New institute to support and catalyze opioid research

8:00 AM

Logo of the University of Michigan Opioid Research Institute

The University of Michigan has launched a new transdisciplinary institute that will bolster research collaborations and strengthen community engagement to address the national opioid overdose crisis, which leads to nearly 200 deaths per day across the United States.

The Office of the Vice President for Research and the Medical School’s Office of Research have jointly committed $3 million over the next three years to launch the Opioid Research Institute, an expansion of the Opioid Solutions network that was created in 2018 to build partnerships among U-M researchers.

“Opioid overdose deaths across Michigan have increased tenfold since 2000, and unfortunately this medical illness continues to ravage families and communities across both peninsulas,” said Rebecca Cunningham, M.D., U-M's vice president for research and a professor of emergency medicine, who helped create the Opioid Solutions network. “An epidemic of this magnitude requires evidence-based solutions so that, in partnership with communities, our researchers can help identify what programs and services are most effective in reducing opioid-related overdoses and deaths.”

The institute will serve as a central hub for opioid-related research, bringing together U-M experts and external partners to catalyze and expand high-impact research, programs and collaborations that revolve around opioid misuse treatment and prevention.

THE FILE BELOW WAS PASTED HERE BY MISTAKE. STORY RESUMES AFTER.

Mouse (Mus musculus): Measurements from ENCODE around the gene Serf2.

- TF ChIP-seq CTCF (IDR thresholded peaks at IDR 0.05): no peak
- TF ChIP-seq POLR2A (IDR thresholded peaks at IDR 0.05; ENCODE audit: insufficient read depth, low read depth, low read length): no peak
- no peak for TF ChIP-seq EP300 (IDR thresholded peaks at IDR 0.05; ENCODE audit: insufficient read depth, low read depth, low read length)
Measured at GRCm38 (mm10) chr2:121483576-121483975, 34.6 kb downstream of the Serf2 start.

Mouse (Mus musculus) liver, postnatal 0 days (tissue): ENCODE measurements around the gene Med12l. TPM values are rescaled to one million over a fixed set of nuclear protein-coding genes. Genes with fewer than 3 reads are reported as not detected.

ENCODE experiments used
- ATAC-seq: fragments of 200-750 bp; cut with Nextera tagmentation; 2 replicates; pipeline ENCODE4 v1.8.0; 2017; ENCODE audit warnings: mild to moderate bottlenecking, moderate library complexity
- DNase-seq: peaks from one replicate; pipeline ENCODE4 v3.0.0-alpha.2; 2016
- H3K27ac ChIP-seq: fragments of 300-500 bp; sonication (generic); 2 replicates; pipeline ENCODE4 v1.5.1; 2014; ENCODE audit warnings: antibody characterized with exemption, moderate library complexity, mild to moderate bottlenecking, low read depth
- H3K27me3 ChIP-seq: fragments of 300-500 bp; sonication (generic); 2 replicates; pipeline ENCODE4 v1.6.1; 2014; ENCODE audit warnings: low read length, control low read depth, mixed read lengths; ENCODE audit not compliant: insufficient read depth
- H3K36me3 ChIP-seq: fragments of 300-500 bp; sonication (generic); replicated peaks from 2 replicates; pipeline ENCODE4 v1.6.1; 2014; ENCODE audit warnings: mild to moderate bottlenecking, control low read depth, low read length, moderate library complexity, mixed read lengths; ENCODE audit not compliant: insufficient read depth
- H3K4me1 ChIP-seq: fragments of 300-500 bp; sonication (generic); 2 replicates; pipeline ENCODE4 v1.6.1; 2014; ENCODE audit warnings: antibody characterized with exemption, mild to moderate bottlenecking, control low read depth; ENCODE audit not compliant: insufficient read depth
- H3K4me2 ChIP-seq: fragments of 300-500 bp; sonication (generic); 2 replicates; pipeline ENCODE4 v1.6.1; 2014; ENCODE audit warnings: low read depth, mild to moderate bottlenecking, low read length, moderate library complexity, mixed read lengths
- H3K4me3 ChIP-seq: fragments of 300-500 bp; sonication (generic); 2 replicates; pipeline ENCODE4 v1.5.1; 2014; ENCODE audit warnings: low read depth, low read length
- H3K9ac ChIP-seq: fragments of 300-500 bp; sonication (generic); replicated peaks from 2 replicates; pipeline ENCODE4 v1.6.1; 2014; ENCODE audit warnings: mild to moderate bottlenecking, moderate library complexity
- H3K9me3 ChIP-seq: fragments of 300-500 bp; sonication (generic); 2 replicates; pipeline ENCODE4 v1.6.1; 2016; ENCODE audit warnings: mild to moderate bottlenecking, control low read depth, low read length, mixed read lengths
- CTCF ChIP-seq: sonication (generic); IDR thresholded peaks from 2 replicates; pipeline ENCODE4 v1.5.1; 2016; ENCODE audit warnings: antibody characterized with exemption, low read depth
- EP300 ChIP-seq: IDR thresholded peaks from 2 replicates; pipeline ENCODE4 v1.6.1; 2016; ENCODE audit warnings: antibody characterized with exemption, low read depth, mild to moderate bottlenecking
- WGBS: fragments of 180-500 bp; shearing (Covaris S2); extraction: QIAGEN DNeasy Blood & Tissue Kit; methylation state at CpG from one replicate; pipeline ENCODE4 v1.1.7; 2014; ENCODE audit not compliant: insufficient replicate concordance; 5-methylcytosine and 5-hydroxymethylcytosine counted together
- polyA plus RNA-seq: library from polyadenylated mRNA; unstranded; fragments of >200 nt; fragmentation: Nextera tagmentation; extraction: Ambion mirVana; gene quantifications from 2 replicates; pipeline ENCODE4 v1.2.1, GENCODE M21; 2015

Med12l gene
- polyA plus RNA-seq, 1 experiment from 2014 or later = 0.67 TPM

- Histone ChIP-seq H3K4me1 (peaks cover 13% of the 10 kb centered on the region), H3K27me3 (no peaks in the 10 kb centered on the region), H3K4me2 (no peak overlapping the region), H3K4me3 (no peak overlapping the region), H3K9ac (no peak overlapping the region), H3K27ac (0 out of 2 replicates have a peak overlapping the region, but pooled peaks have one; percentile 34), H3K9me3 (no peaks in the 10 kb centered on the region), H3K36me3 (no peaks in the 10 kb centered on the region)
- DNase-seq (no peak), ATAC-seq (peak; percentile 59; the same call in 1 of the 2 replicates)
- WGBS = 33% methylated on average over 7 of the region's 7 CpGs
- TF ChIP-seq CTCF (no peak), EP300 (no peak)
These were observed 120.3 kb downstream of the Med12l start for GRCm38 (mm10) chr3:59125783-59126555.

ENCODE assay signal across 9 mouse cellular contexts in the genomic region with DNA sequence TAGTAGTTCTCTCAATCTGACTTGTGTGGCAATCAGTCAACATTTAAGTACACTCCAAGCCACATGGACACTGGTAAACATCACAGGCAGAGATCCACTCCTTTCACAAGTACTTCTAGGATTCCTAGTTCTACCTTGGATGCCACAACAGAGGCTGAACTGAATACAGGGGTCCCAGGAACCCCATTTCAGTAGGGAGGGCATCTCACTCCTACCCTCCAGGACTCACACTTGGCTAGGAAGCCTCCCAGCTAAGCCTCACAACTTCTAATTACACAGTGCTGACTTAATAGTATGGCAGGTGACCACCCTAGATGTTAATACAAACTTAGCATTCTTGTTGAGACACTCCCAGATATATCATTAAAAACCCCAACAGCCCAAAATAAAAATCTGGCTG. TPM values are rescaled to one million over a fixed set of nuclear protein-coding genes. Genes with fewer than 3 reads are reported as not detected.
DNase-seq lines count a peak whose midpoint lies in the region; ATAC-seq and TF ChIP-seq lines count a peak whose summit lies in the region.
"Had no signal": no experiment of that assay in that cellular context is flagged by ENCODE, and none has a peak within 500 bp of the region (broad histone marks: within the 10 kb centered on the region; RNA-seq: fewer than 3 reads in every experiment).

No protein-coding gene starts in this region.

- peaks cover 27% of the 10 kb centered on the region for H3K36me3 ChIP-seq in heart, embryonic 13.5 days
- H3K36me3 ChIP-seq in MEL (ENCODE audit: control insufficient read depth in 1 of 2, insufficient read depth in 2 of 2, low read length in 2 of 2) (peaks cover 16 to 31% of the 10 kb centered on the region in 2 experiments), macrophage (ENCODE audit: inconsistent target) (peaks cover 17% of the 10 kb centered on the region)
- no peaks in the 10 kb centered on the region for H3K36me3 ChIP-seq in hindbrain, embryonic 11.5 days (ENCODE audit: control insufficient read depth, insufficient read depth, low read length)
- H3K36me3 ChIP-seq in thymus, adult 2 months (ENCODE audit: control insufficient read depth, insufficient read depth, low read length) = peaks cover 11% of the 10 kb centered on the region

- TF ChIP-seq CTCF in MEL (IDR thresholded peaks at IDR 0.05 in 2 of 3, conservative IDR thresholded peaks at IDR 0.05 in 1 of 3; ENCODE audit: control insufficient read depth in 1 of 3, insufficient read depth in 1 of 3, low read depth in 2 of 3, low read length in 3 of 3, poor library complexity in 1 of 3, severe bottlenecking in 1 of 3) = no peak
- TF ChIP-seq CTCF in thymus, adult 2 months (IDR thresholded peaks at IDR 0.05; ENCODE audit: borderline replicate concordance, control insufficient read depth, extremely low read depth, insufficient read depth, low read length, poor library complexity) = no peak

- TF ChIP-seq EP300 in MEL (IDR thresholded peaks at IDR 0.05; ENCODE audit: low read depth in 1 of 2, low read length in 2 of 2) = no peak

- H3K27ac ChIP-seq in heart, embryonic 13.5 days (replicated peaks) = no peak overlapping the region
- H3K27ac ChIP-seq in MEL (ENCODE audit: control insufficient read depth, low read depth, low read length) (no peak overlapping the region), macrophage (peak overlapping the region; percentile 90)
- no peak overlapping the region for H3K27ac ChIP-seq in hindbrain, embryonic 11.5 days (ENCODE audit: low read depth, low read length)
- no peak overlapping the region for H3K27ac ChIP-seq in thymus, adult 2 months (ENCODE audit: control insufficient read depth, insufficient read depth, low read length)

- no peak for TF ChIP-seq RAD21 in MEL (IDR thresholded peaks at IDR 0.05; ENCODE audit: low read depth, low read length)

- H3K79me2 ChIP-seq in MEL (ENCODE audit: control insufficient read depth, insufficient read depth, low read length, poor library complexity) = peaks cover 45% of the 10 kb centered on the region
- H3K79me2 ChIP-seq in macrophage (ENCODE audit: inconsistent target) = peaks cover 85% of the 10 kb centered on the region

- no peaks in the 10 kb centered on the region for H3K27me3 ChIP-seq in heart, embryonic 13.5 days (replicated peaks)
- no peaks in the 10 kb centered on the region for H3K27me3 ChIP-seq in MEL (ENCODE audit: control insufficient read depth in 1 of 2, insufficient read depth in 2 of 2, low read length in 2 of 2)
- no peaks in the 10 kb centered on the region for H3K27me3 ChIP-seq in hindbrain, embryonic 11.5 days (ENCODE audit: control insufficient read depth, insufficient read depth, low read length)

“We have seen this crisis grow at an alarming rate, and so as a community of researchers and clinicians, we have a unique responsibility to share evidence-based strategies beyond our campus walls so that we can identify and implement new ways to reduce mortality, all while addressing the critical needs of our patients,” said Marschall S. Runge, M.D., chief executive officer of Michigan Medicine, dean of the Medical School and executive vice president for medical affairs.

“This new institute will provide not only our faculty with the support they need to continue their essential work, but will also break down barriers to help find solutions that support communities in need and accelerate the translation of research to practice.”

Amy Bohnert, Ph.D., M.H.S., and Chad Brummett, M.D., who have studied opioids over the past two decades, will lead the institute as inaugural co-directors.

Bohnert is a professor of anesthesiology and associate professor of psychiatry in the Medical School, and associate professor of epidemiology in the School of Public Health.  Brummett is the Bert N. LaDu Professor of Anesthesiology Research and professor of anesthesiology in the Medical School.

Bohnert and Brummett have published more than 300 opioid-related scientific papers, and collaborated with health care providers, hospitals, insurers, patients and communities to improve care across the state of Michigan. To help develop a strategic framework for the institute, they engaged faculty and staff across disciplines from each of the three U-M campuses.

Their team will appoint an internal executive advisory committee so members can provide guidance on strategic priorities and foster collaboration across disciplines. An external stakeholder committee also will be formed to ensure diversity of nonpartisan perspectives beyond academia, and its members may include leaders from sectors such as health care, industry, public health and government.